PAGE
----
Major trade today is concentrated very much upon the route between China, United States Brazil, Australia, Japan, Korea. There are, however, many other routes, with ships of all sizes from short-sea/coastal up to handy-sized deep-sea bulk carriers. There are very many minerals carried at sea other than iron ore, some forming an important volume trade. One such is bauxite, the staple constituent of the aluminium industry, the raw materials being exported in large quantities from West Africa (Guinea, Kamsar Port) and from Brazil in particular, to various aluminium smelters worldwide – e.g. in Canada, Venezuela and the UK/Eire. From the cargo types and seaborne minerals, one can gain an idea of exporting and importing regions where appropriate vessel/ship types are used.
Dry-cargo vessels can be divided into various size and type categories. However, major cargoes are carried on Capesize and Panamax dry bulk carriers:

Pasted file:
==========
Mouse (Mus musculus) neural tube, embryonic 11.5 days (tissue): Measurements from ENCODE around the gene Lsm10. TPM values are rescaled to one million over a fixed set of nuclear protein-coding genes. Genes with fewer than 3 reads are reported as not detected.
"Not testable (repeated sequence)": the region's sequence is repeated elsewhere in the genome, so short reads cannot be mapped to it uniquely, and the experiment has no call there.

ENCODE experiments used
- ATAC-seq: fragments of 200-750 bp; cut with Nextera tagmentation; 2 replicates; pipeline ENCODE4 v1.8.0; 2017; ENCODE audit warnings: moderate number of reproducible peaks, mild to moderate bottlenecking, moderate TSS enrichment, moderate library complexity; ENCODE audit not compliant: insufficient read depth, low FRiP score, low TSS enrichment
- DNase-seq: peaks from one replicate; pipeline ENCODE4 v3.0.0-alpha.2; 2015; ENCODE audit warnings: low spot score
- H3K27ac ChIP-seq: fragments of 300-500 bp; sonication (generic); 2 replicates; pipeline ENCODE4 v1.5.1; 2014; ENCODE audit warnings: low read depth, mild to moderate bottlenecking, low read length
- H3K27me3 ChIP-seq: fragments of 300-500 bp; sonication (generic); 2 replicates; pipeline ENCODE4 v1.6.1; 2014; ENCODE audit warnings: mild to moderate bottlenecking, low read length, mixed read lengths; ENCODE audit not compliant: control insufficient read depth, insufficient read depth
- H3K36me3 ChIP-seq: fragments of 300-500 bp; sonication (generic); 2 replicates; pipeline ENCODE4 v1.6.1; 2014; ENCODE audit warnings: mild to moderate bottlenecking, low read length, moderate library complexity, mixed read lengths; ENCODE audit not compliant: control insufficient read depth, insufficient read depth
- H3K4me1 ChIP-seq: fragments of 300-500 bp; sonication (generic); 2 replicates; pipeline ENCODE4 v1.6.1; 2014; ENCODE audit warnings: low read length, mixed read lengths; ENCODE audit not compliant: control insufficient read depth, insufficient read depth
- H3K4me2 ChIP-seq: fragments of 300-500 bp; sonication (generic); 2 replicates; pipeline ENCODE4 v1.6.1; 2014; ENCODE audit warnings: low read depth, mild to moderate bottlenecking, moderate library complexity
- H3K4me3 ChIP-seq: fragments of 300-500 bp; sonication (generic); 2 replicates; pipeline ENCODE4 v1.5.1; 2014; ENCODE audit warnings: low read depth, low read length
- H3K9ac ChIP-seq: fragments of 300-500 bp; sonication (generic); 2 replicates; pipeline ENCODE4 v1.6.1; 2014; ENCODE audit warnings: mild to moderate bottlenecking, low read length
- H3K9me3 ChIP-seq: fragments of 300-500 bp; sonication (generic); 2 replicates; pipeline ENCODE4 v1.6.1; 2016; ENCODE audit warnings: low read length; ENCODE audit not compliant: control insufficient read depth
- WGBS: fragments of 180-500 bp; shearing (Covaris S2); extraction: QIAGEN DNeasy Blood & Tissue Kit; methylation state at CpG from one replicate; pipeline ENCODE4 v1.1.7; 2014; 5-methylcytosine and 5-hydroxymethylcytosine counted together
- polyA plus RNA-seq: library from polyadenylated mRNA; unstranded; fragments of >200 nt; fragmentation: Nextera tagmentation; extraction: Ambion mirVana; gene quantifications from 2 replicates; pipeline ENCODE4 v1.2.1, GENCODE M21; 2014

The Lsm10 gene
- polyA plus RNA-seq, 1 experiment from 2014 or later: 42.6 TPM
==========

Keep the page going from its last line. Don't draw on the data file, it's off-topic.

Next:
Capesize: These vessels (of around 100,000/200,000 tonnes DWT) are, of course, limited very much by port restrictions and they concentrate on cargoes of iron-ore or coal on long-haul runs, operating principally from loading areas in Australia, South Africa, Brazil, West Africa and the United States and Canada, discharging mainly in the Far East and Europe. Not all vessels operating in this size category are pure dry-cargo vessels; many combination carriers -principally “VLOOs” (Very Large Ore-Oilers) transferring into the oil trades when the opportunity arises or out of the oil trade when freight levels are uninviting. Panamax: These ships of around 55,000/70,000 DWT are arguably the new “workhorses” of the dry cargo trades and many port facilities have been upgraded in recent years to accommodate ships of these dimensions. This process is continuing (e.g. Iraq’s deepening of the channels to and from the ports of Khor Al Zubair and Umm Qasr to around 12 metres) and as it develops, so the range of commodities these vessels regularly engage in carrying can widen still further. Most Panamaxes are pure bulkcarriers, although they have to compete with OBOs in the Atlantic when economic circumstances dictate, and the availability or otherwise of these “invaders” from the oil industry can have a profound effect upon the state of the dry-cargo market.